Shopping on the train, in the park or in bed – mobile shopping enables purchasing all types of products from everywhere. Along with a new buying behavior comes the need for shop operators to adapt – here’s why and how one should engage in mobile commerce.
Mobile shopping gets more and more relevant to e-commerce businesses. As studies show, customers’ willingness to make their purchases via smartphone or tablet is growing fast: Bitcom, a society of the German information and telecommunication sector, recently found that 17 percent of smartphone users have used their device to shop online. Meanwhile, the “Q4 2015 State of Mobile Commerce Report” by tech company Criteo suggest that the share of mobile transactions rose from 26 to 32 percent within one year, from 2014 to 2015. If online shopping is the status quo, mobile shopping seems to be the future.
Reaching young customers – and many more
Especially young people tend to do their shopping via smartphone, which gives online shop operators great opportunities to reach their young target groups. As the Bitcom survey results indicate, customers between 14 and 29 are most likely to use their smartphones for shopping – 20 percent already do it today. Within the group of 30 till 49-year-olds, 17 percent are into mobile shopping. And even elderly shoppers don’t seem to shrink from this new way of making purchases: There are after all 14 percent of the 50 till 64-year-olds and even 15 percent of customers over 65 who shop with their smartphones.
New product groups on the rise
Books, travels, shoes and fashion – those are still the goods that are most purchased online. However, experts predict new product groups to become more and more important in the world of mobile shopping as well as in e-commerce in general: Food and fast-moving consumer goods, such as toiletries, are on the rise.
Mobile commerce: Best practices
Okay, mobile commerce seems to pay off, but how is it done correctly? Here are 5 rules that marketers should consider before engaging in mobile commerce:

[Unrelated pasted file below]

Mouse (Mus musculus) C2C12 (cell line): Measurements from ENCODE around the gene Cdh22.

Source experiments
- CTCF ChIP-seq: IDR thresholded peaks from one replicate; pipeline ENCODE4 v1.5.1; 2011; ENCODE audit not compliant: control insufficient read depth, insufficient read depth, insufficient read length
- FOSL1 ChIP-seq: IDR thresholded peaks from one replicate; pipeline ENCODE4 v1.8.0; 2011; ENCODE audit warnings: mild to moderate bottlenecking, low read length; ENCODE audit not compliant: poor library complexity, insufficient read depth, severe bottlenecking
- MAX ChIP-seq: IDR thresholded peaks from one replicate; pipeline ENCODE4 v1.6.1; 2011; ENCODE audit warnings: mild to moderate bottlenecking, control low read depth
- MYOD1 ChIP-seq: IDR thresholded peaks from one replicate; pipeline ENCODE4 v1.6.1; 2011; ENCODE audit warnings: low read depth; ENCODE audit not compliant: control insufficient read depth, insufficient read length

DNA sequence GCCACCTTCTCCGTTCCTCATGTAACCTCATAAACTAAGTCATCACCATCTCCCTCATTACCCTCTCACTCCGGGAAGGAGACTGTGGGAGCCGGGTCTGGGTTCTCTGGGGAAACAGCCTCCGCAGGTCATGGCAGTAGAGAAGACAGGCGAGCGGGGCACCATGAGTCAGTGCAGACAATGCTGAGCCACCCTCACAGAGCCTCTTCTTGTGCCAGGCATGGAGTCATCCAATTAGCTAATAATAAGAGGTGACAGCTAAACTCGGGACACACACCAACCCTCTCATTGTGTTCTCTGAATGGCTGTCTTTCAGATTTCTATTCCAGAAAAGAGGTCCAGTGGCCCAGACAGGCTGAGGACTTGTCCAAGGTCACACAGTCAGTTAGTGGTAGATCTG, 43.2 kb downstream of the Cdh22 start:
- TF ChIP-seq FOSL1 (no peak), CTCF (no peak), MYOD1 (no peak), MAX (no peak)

Keep it simple
Mobile shopping can be done via browser or app. However it’s done – Your mobile shop needs to be perfectly optimized for the small screen- Clarity, simplicity and large product images make it easy for the smartphone users to find what they are looking for and thus create a positive buyer experience. Also, refrain from annoying banner ads and other distracting content – the focus should always be on the product.
Include all relevant information
Make sure to make all relevant transaction data visible, such as size and number, delivery status, price and the correct sum total including delivery costs. The latter should be visible right from the start – hidden costs appear dubious and will make many customers quit the transaction process at some point.
Place the focus on the checkout
There should only be one direction in your shopping cart: towards the checkout. This is why you can refrain from integrating any flashy menu button which will get your customer back to an explore and browse mode.
Slim down the checkout
The more steps your customer has to take before finally purchasing his products of interest, the more likely he will back out at some point. Include as few steps as possible and keep formulars short and simple to make it easy for your customers to shop on their phones.
Enable guest purchase
Purchase only possible for registered users? This will keep off customers who don’t have the patience to complete the registration process on a small screen. By enabling mobile shopping with a guest account, you can clear a big hurdle for potential buyers.
Include fast payment methods
People who shop via mobile device usually don’t have time or patience for browsing and also for paying – express payment methods such as PayPal meet their needs.
Trust is one of the key factors which will make smartphone users purchase at your mobile shop. If you can, add seals which prove trustworthiness, such as “Trusted Shops”. Also, include all relevant contact information so your customers can reach out to you in case of questions and insecurities.